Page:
The Long and Winding Road

Eight years ago, I decided to write a book.

It was scary. I didn't know what I was doing. I opened my ancient laptop and started writing. I talked myself out of it about a quarter of the way through, thinking it was crap and no one would ever read it.

For some reason, more than a year later, I went back and opened it up. It wasn't bad. It wasn't great, but it wasn't bad.

And one day, in the winter of 2010, I finished it.

God, how terrifyingly cathartic that was.

I sent it in to Dreamspinner, the first publisher that came up when I searched for "gay books publishing". (Keep in mind, back then, I wasn't very computer savvy. I didn't have any social media, and the only time I ever really got on the Internet was to get directions or to buy physical copies of books off Amazon.)

Oh man, that draft I sent in put the rough in rough draft. I spell-checked it. Annnnd that's about it. 

But for some reason, the good people at DSP saw through the terrible presentation, and decided to accept a book with the unlikely title of Bear, Otter, and the Kid.

(side note--when I first announced it, some people thought it was a threesome book about a bearish man, a less hairy otter-type dude, and a younger man. So. Way to think that one through, Klune.)

On August 12, 2011, it was released.

And for some reason it blew the fuck up.

I dunno, man. I still can't explain it. Luck, maybe. Right story, right time, possibly. Maybe a little talent, but it's not the best told story (and you hush; I am allowed to be critical of my own work). I would change things about it now, but that's probably why I'll never go back and revise it. I don't want to mess with the flaws, because I think it shows how much I've grown as a writer since then.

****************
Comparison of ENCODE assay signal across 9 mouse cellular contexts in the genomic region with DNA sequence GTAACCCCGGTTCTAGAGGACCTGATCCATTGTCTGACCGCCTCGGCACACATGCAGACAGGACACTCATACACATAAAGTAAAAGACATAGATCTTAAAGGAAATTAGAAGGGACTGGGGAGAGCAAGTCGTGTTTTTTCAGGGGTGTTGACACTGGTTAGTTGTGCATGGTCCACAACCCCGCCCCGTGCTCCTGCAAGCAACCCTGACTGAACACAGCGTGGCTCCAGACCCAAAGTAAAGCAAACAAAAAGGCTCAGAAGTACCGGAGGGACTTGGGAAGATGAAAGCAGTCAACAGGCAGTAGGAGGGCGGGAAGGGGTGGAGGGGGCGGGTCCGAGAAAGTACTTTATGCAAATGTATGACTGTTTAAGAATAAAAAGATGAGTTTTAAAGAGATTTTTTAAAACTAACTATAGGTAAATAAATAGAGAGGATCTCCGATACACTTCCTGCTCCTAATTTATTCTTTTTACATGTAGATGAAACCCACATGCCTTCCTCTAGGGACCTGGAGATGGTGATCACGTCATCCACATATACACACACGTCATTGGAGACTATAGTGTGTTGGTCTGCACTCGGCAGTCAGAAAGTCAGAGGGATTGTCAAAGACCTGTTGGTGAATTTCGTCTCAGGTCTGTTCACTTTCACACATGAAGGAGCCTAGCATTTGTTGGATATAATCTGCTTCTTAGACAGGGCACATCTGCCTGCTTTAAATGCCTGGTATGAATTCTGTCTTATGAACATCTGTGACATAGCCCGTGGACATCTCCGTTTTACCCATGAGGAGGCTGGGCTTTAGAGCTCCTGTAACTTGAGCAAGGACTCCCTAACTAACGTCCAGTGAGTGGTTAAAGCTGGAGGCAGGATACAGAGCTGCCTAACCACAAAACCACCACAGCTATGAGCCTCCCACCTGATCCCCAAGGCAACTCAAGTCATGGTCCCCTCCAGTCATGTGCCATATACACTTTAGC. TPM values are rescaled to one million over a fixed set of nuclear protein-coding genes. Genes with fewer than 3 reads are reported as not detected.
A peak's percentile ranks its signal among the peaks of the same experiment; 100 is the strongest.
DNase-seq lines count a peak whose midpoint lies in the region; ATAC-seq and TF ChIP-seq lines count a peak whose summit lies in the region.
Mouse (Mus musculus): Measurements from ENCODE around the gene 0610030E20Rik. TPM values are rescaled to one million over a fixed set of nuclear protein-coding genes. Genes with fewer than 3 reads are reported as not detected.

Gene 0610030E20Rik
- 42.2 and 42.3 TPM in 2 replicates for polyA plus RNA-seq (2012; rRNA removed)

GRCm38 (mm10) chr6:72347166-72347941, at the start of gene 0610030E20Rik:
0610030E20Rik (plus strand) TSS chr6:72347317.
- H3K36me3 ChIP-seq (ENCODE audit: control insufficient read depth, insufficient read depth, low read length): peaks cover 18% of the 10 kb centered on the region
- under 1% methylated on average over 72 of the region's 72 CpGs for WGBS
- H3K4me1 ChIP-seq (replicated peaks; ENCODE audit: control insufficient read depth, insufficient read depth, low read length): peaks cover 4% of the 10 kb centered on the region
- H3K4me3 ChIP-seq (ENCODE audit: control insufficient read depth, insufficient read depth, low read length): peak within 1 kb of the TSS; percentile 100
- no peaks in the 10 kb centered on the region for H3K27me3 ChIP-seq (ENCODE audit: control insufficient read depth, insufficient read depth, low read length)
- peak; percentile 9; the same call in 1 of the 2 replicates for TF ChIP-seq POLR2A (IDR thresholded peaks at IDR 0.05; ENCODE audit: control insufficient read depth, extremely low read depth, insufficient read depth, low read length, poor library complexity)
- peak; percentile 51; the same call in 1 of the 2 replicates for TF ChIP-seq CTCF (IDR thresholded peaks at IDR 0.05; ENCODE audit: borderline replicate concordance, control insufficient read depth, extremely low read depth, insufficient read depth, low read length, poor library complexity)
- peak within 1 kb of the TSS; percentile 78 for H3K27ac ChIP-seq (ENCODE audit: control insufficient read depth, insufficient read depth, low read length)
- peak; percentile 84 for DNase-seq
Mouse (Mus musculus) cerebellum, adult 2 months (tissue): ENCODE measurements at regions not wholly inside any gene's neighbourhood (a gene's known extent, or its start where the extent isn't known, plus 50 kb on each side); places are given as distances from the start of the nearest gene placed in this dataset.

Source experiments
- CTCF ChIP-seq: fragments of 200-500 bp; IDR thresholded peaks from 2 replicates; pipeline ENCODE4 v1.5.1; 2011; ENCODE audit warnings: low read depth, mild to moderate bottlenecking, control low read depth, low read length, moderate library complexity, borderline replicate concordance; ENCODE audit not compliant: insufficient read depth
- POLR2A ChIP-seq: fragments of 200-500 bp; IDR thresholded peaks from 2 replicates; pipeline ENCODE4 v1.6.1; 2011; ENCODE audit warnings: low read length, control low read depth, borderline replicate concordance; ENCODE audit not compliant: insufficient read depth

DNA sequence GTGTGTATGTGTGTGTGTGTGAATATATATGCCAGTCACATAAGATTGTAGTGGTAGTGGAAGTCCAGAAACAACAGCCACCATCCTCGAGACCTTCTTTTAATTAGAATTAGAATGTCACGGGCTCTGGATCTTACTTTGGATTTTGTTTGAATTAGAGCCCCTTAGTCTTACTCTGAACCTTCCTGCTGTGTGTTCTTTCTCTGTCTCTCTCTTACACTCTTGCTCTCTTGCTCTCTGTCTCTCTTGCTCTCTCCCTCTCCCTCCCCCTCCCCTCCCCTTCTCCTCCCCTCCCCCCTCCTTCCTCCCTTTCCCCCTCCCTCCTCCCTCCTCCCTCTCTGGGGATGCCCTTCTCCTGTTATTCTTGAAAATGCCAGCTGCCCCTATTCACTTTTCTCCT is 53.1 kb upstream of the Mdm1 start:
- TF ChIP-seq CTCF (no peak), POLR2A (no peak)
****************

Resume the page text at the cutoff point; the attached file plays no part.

I've gone over this all before, and in greater detail, both the good and bad that followed. There's no need to rehash that here.

Six years, though. Here we are six years later, and I'm once again writing about this funny little family of mine. But I go into it now knowing full well that I'm approaching the end. Because make no mistake, this is the end. I know that's not what people want to hear, and I get that. I do. But if I went in and tried to write BOATK8 or 9 or hell, even 5, it would lessen the impact these books have. I believe the sign of an adept writer is knowing where to end the story.

And here, finally, is their ending.

On August 11, 2017, just one day shy of the sixth anniversary of Bear, Otter, and the Kid, I'll invite you back to Seafare one last time. I have put as much love and care into The Long and Winding Road as any book I've written before. Because as much as you care about these characters, they are my first, and mean more to me than I could ever say. I needed to know that once I said goodbye, that whatever journey they'd go onto without me, they'd be safe and happy and living the lives I wished for them ever since I wrote that first chapter so many years ago.

Pre-orders will be up soon.

Sean Crisden (Bear, Otter and the Kid, The Art of Breathing) will be narrating the audio, though it won't be out until probably this winter.

I'll have more to say on it in the coming weeks, but I'll end this with the reason you're all here.

Talk soon,



Official Blurb:

Family is not always defined by blood. It’s defined by those who make us whole—those who make us who we are.

And here, at the end, Bear and Otter will be tested like they’ve never been before.

There’s a knock at the door from a little girl who has nowhere else to go.

There’s a phone ringing, bringing news they do not expect.

There’s a brother returning home after learning how to stand on his own.

As these moments converge, all of their lives will change forever.

Beginning in Bear, Otter, and the Kid, and continuing in Who We Are and The Art of Breathing, TJ Klune has told a saga of family and brotherhood, of love and sacrifice. In this final chapter, the events of the past pave the long and winding road toward a future no one could have imagined.


Cover by Paul Richmond (who also did the redesigns for the first three books):